Doubt was cast on the documents by a forensic expert because the documents were signed February 2006 and typed in Calibri font which was not commercially available until January 2007. This episode was termed “Fontgate” in the press. The forged documents reflected Maryam’s attempt to avoid implication in the scandal so as to salvage her prospective political career as her father’s successor by claiming her brother Hussain owned the apartments.
HBJ provided an Excel spreadsheet alongside his letter, which he claimed showed the Sharifs family’s total investment returns by year. However, the spreadsheet was found inadmissible as evidence. In addition to its being uncorroborated by official sources or any documents or banking transactions, the JIT noted that the spreadsheet “seems artificial” (Volume I, page 90), and found that it had “been constructed as an afterthought to artificially connect missing dots in [the] money trail” ” (Volume I, page 95).
In addition, HBJ’s behavior after sending the letters to Pakistan’s Supreme Court raised doubts about his story. JIT investigators sought to interview HBJ “to ascertain the veracity of the contents of the letters” and “[s]pecial arrangements were made to ensure timely delivery of summons to [HBJ]” but his response “remained wanting and lacked urgency.” “He was given adequate time and multiple opportunities to appear before JIT (even [in] Qatar), but to no avail.” (Volume I, page 96)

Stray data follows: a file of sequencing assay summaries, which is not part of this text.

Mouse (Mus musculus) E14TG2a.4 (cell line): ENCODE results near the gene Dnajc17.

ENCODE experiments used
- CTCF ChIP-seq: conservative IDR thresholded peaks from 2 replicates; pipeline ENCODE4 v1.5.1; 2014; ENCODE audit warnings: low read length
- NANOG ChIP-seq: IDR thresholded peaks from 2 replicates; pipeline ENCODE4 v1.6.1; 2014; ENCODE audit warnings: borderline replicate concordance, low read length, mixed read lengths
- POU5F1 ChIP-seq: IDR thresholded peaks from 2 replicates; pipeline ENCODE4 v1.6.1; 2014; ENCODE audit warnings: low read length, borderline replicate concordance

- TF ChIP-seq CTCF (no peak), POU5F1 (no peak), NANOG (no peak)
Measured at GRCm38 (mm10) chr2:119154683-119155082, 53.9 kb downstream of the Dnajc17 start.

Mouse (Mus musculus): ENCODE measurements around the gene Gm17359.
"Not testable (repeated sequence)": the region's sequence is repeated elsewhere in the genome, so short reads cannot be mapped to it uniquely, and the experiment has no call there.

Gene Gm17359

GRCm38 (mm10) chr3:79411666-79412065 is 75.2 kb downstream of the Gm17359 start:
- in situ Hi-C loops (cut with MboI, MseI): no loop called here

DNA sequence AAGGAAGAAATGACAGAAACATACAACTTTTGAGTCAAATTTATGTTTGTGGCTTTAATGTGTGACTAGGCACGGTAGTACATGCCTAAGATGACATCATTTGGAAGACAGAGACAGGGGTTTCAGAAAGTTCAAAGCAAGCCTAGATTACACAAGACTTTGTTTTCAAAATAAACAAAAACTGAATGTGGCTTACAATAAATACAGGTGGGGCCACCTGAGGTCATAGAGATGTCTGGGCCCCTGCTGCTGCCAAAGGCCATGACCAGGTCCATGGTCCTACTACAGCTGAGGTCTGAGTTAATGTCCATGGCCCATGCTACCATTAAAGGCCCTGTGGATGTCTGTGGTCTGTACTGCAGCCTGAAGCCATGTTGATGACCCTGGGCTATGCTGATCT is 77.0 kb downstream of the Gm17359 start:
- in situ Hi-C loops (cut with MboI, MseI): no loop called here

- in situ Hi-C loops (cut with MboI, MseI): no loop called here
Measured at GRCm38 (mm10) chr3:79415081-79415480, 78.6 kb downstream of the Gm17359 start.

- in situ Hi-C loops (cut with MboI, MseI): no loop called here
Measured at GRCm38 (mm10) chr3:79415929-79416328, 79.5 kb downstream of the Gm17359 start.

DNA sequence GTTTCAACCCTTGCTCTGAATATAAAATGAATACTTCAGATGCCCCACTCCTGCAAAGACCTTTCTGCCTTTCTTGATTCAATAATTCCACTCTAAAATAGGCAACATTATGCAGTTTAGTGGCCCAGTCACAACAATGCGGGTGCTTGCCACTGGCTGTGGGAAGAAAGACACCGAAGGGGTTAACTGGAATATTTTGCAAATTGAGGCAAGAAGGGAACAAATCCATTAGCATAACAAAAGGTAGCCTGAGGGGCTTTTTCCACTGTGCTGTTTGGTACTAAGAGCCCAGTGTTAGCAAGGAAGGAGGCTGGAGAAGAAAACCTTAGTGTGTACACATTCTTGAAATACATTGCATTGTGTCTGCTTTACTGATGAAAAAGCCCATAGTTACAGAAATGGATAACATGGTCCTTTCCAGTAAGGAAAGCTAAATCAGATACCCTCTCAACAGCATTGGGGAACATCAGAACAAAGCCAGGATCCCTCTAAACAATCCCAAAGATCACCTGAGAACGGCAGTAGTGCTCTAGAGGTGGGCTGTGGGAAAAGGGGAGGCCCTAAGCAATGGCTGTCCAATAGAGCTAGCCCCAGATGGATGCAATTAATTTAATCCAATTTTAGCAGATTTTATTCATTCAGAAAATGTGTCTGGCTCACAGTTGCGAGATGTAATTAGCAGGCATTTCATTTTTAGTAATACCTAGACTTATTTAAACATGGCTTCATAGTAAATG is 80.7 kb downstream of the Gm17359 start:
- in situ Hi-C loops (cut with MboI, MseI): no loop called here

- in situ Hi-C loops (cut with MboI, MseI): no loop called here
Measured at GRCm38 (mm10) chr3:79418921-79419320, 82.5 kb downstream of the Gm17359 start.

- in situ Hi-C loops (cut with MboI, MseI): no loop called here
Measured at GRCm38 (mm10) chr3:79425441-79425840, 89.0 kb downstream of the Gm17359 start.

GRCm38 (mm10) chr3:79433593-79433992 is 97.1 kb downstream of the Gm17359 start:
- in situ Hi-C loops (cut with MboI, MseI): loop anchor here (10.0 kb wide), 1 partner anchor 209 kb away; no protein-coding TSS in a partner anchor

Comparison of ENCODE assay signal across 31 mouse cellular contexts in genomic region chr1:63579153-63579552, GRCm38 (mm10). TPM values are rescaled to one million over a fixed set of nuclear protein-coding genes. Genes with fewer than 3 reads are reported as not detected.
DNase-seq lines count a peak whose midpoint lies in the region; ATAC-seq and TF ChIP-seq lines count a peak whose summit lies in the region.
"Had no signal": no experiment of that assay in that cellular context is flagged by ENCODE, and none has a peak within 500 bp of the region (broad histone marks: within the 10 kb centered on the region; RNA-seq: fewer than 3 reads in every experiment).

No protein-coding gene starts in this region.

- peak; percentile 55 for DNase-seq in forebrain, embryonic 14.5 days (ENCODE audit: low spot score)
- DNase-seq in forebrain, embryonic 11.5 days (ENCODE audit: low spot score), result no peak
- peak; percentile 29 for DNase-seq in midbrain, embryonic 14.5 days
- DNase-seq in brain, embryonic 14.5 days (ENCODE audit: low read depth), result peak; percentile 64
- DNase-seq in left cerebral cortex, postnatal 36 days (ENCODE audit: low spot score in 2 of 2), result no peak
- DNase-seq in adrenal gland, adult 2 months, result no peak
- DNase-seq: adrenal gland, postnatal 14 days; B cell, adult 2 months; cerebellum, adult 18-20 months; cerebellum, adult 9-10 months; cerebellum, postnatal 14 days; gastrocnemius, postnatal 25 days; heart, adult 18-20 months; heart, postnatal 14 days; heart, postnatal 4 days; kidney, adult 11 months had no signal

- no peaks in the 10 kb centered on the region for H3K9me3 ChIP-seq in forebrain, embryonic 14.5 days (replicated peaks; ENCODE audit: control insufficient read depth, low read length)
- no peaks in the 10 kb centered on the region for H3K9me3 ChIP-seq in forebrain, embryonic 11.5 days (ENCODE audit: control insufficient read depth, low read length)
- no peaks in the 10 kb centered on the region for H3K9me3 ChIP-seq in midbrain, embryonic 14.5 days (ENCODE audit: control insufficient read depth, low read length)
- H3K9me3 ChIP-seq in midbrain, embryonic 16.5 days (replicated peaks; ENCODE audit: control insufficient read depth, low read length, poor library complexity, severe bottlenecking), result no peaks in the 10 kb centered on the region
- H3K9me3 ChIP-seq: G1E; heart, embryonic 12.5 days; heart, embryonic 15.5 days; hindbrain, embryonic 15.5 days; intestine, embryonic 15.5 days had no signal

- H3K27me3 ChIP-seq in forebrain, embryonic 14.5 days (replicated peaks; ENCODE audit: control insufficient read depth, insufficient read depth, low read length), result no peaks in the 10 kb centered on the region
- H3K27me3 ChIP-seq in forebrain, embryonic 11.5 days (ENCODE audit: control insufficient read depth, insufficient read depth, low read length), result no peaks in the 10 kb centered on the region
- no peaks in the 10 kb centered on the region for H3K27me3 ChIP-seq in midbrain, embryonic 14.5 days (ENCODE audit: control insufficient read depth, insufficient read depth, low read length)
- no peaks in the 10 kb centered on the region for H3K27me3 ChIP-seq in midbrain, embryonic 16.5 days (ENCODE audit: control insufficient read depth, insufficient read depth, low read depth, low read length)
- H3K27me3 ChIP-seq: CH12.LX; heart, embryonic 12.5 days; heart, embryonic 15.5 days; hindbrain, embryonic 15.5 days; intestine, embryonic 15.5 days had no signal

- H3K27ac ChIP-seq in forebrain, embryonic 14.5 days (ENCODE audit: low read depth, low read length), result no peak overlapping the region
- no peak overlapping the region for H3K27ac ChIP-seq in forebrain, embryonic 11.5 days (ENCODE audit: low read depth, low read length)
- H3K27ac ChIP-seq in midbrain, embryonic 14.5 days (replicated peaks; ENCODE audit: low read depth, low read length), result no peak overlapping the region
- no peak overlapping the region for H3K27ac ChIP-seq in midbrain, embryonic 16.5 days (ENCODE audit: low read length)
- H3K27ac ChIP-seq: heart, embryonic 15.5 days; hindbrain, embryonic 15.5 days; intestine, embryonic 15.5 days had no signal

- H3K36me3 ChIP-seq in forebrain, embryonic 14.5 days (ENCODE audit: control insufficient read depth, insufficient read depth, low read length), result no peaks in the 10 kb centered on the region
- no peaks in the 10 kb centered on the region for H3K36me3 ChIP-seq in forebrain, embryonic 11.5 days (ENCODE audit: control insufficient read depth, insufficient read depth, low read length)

According to the JIT report: “Mr. Thani has adopted an evasive and evidently disingenuous stance with respect to his willingness to cooperate” (Volume I, page 99), refusing to provide documentation to support his claims, refusing to appear in front of the JIT, and refusing to respond to inquiries in a timely manner. This “evasive” behavior was enough to disqualify his testimony. According to the investigation report, the court came to the conclusion that “this whole episode of avoidance […] can only be seen as a tactical move to keep the defence of the respondents alive.” (Volume I, page 100)